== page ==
Wednesday, July 17, 2013
C.A. Rejects AB 32 Rules, but Allows Them to Stay in Place for Now
By KENNETH OFGANG, Staff Writer
The Fifth District Court of Appeal has rejected the California Air Resources Board’s Low Carbon Fuels Standards, as applied to diesel, but said the agency could enforce them while it gives them a rewrite.
Justice Donald Franson Jr., in a 95-page opinion filed Monday, said the board had complied with most of the legal requirements for adopting the standards, which were mandated by AB 32, the Global Warming Act of 2006. But in rushing to meet the act’s Jan. 1, 2010 deadline, the ARB “ran afoul of several procedural requirements imposed by” the California Environmental Quality Act and the Administrative Procedures Act, the justice said.
The ruling is a partial victory for POET, LLC, the self-described world leader in the production of corn ethanol. POET claims that the regulations requiring it to reduce the carbon content of fuels sold or supplied in the state will cause it serious economic harm.
AB 32 sets a goal of reducing greenhouse gas emissions to 1990 levels by 2020, and requires the ARB to establish regulations for that purpose, the first of which took effect last year. While there are many sources of greenhouse gas emissions, Franson noted Monday that transportation fuels are by far the largest.
An industry-backed effort to suspend the law was on the November 2010 ballot as Proposition 23. It was defeated, receiving less than 39 percent of the vote.
Fresno Superior Court Judge Jeffrey Hamilton upheld the LCFS in 2011, but Franson said there were several procedural deficiencies in their approval. That part of the ruling was anticipated, based on the court’s request for supplemental briefing last February and its tentative decision last month.
As it signaled in those filings, the court held Monday that ARB violated CEQA by approving the regulations following an April 2009 public hearing, even though it had not yet completed public review; by splitting the authority to approve or disapprove the regulations from the responsibility of completing the environmental review, dividing responsibility between the board and its executive officer; and by impermissibly deferring the formulation of mitigation measures regarding the potential increase in nitrogen oxide, or NOx, emissions resulting from increased use of biodiesel.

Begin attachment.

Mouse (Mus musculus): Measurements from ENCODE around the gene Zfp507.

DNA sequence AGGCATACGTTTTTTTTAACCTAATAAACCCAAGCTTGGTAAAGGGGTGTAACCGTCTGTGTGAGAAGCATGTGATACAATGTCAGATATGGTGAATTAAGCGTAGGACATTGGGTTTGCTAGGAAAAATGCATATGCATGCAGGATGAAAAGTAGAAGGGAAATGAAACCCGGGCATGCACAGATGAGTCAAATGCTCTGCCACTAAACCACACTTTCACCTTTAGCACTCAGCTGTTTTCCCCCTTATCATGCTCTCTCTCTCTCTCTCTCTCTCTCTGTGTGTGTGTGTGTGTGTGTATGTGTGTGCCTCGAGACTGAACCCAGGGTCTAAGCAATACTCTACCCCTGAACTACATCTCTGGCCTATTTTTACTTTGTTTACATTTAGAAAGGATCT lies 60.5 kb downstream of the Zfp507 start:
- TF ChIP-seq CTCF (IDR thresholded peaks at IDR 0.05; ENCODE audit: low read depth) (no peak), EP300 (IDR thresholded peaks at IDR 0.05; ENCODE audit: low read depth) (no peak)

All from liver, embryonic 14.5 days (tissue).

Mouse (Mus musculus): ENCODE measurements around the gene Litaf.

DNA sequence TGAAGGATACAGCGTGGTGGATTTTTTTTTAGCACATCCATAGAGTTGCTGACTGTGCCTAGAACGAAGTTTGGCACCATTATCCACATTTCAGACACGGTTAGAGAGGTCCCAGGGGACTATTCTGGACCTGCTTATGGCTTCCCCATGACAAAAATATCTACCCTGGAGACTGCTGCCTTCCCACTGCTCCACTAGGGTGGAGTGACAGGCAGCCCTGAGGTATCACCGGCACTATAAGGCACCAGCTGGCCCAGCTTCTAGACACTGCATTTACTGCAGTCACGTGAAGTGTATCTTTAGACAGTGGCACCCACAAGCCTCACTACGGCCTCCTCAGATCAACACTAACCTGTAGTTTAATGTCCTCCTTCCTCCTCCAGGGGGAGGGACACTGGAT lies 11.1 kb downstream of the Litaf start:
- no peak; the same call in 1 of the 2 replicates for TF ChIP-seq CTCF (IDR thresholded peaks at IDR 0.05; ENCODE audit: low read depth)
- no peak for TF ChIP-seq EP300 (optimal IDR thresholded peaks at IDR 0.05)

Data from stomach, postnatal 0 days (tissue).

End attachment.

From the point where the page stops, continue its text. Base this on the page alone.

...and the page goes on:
The panel, however, which in its February request asked the parties what remedies would be appropriate if it reached those conclusions, said the potential harm to the environment was of sufficient concern to persuade it to leave the regulations in effect for the time being.
Writ of mandate
CEQA, Franson noted, requires a writ of mandate be granted to remedy a violation of the statute, but gives a court broad discretion determining the content of its order. A court may, he noted, “void, in whole or in part, a determination, finding or decision;” it may “suspend any or all specific project activity or activities;” or it may “take specific action necessary to bring the determination, finding or decision tainted by the CEQA violation into compliance with CEQA.”
ARB, the justice said, must set aside its approval of the regulations and its decision to defer the formulation of the NOx mitigation measures, select a decision maker with full authority to complete the environmental review and approve or disapprove the LCFS regulations, determine whether increased NOx emissions will significantly harm the environment and adopt mitigation measures if necessary, allow a new public comment period of at least 45 days, supplement its rulemaking file to include emails that were omitted, and preserve the regulatory status quo.
The trial court, Franson added, will have the authority to suspend the regulations if ARB “fails to proceed in good faith with diligence.”
The case is POET, LLC v. California Air Resources Board, 13 S.O.S. 3581.
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